DIY Joystick

Well, failing to find a C64 zipstick/competition pro style joystick for a reasonable price, I’m going to have a bash at making one from arcade parts…. should be fun.

For anyone who might be wondering, here is a photo of a zip stick joystick that I stole from google…

I hope to have my joystick look a little like it when finished!

The stick and buttons just arrived in the post!
The stick is about 4cm from the metal plate to the very bottom, so the box will have to accommodate that. the buttons have a little wiggle to them, maybe a little tape on the inside will make them feel a bit better.
I have a space Arduino (style) pro-micro to use as the brains of the thing, now I just need to buy a nice plastic box to put it in.

First we apply some masking tap to avoid scratching up the nice shiny plastic!
Now, as the edges are rounded, it will make measuring tricky, so here’s a tip, sit the box on a table, and slide a pen across the same table to draw a line near the edge, then use this line to measure from!

Right, now that we made it possible to measure things along the top of the box, forget it, the metal plate from the joystick is just the right size and lines up exactly with the edges of the box, so well just draw around the holes! Same for the nuts for the buttons…

Then we cut out some little holes with an unbranded multi-tool…

Next we warm up the soldering iron…

Anyone who has ever looked will notice that this style joystick is nothing more that simple switches. So I have soldered one side of each switch to GND and gave each of the other sides of the switches their own pin on the arduino pro micro.

The software shouldn’t be too hard from this point…

There are about 125,000 examples of arduino joysticks, so I stole this one

And edited the code a little to allow two buttons.

// Simple gamepad example that demonstraits how to read five Arduino
// digital pins and map them to the Arduino Joystick library.
//
// The digital pins 2 - 7 are grounded when they are pressed.
// Pin 2 = UP
// Pin 3 = RIGHT
// Pin 4 = DOWN
// Pin 5 = LEFT
// Pin 6 = FIRE
// PIN 7 = FIRE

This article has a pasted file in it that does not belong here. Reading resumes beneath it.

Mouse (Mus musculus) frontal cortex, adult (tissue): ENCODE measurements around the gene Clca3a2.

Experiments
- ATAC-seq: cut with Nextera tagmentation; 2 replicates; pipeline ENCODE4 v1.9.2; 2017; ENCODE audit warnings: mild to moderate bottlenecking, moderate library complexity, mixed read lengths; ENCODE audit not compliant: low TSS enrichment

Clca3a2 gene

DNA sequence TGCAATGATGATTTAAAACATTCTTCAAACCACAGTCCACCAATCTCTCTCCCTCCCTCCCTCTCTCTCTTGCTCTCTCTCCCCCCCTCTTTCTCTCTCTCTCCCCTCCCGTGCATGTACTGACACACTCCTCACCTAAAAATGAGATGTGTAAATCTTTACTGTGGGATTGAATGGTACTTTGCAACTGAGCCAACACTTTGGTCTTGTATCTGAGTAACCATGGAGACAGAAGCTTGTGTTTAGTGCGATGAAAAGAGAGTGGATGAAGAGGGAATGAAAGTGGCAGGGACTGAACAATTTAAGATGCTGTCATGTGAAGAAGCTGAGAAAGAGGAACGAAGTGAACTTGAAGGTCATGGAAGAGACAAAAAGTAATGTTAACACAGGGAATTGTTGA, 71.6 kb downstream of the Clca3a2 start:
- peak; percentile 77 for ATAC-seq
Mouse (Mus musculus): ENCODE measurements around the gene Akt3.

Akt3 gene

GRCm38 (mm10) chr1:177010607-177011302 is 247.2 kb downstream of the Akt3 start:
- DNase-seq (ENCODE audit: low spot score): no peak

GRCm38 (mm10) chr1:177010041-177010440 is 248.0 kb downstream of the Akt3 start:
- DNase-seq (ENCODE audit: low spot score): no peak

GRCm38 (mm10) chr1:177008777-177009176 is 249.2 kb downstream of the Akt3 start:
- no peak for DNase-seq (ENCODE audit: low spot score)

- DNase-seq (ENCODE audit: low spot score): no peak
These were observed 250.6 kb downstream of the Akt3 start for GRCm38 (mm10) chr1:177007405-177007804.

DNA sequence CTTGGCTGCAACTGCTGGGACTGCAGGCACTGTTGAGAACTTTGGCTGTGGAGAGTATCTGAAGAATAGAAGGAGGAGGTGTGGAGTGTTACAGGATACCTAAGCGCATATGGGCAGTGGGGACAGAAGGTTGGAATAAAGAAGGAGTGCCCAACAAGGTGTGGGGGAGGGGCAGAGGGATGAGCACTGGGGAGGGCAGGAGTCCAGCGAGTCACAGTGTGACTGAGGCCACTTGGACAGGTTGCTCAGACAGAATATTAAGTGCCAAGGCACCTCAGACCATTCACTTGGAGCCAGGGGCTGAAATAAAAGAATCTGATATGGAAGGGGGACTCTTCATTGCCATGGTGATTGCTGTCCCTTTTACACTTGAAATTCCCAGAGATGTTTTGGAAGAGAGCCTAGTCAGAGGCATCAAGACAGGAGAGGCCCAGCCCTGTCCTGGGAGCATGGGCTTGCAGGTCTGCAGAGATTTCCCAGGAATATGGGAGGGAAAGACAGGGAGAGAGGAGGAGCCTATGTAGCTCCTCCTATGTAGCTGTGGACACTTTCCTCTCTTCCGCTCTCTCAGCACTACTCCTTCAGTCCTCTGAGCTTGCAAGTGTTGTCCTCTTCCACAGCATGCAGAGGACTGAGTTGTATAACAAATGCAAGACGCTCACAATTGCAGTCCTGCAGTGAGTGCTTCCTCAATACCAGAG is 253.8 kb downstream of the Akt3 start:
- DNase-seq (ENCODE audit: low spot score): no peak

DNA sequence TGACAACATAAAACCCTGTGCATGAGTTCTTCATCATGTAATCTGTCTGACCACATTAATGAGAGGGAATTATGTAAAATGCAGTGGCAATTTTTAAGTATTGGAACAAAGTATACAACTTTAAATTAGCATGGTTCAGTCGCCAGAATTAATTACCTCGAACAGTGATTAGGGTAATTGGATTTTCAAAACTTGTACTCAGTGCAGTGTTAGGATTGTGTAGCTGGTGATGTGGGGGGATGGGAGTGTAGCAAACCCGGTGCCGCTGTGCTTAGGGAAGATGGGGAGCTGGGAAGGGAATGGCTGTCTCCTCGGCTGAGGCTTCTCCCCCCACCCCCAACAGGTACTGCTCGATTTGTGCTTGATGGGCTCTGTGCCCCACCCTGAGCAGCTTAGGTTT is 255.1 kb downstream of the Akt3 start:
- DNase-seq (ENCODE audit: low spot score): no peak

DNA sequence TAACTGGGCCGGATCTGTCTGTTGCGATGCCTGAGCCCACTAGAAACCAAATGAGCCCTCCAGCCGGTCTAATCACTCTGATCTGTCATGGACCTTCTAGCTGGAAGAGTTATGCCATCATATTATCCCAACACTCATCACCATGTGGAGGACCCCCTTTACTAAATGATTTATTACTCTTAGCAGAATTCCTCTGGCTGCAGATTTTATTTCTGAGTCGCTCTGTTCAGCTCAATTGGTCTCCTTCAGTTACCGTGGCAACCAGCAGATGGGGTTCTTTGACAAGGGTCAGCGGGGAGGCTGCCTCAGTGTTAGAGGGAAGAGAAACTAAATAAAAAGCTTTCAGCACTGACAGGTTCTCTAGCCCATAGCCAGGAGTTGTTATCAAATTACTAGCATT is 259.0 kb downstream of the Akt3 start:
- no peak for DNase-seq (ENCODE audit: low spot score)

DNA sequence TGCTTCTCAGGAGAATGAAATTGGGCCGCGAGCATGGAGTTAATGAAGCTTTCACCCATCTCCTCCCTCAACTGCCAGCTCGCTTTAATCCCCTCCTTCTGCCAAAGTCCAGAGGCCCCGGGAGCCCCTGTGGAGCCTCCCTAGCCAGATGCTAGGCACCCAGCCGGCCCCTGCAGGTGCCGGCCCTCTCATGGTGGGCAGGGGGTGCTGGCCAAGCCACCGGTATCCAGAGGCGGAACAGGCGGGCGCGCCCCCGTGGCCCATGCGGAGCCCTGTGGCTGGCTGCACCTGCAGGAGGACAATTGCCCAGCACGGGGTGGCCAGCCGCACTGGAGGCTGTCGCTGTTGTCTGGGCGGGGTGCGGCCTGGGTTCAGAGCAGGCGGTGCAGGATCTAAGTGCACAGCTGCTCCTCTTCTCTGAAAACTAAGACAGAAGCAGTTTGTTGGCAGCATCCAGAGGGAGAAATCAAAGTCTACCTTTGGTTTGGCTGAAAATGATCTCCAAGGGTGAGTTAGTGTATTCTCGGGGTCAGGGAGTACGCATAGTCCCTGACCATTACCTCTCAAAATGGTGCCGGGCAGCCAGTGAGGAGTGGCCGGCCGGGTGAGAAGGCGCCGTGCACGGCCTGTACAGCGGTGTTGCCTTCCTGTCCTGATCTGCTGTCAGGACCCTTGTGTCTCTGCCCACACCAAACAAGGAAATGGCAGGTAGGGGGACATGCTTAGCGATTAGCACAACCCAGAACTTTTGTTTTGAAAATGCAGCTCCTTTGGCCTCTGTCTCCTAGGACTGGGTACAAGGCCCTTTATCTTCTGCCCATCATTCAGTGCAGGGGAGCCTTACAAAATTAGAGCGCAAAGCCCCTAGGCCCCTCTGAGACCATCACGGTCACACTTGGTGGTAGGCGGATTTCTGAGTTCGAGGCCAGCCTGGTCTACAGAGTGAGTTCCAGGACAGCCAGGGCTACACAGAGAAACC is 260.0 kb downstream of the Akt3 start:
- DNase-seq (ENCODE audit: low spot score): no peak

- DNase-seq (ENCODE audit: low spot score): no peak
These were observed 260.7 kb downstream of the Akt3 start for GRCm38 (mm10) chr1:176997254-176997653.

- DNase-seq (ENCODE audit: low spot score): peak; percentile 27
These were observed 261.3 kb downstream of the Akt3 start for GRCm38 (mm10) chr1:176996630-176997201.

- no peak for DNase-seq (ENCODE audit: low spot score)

// NOTE: This sketch file is for use with Arduino Leonardo and
// Arduino Micro only.
//
// by Matthew Heironimus
// 2016-11-24
//--------------------------------------------------------------------

#include

Joystick_ Joystick(JOYSTICK_DEFAULT_REPORT_ID,JOYSTICK_TYPE_GAMEPAD,
2, 0, // Button Count, Hat Switch Count
true, true, false, // X and Y, but no Z Axis
false, false, false, // No Rx, Ry, or Rz
false, false, // No rudder or throttle
false, false, false); // No accelerator, brake, or steering

void setup() {
// Initialize Button Pins
pinMode(2, INPUT_PULLUP);
pinMode(3, INPUT_PULLUP);
pinMode(4, INPUT_PULLUP);
pinMode(5, INPUT_PULLUP);
pinMode(6, INPUT_PULLUP);
pinMode(7, INPUT_PULLUP);

// Initialize Joystick Library
Joystick.begin();
Joystick.setXAxisRange(-1, 1);
Joystick.setYAxisRange(-1, 1);
}

// Last state of the buttons
int lastButtonState[6] = {0,0,0,0,0,0};

void loop() {

// Read pin values
for (int index = 0; index < 6; index++)
{
int currentButtonState = !digitalRead(index + 2);
if (currentButtonState != lastButtonState[index])
{
switch (index) {
case 0: // UP
if (currentButtonState == 1) {
Joystick.setYAxis(-1);
} else {
Joystick.setYAxis(0);
}
break;
case 1: // LEFT
if (currentButtonState == 1) {
Joystick.setXAxis(-1);
} else {
Joystick.setXAxis(0);
}
break;
case 2: // DOWN
if (currentButtonState == 1) {
Joystick.setYAxis(1);
} else {
Joystick.setYAxis(0);
}
break;
case 3: // RIGHT
if (currentButtonState == 1) {
Joystick.setXAxis(1);
} else {
Joystick.setXAxis(0);
}
break;
case 4: // FIRE
Joystick.setButton(1, currentButtonState);
break;
case 5: // FIRE
Joystick.setButton(0, currentButtonState);
break;
}
lastButtonState[index] = currentButtonState;
}
}

delay(10);
}

Here is a nice photo of the finished joystick. It works great for old C64 games etc.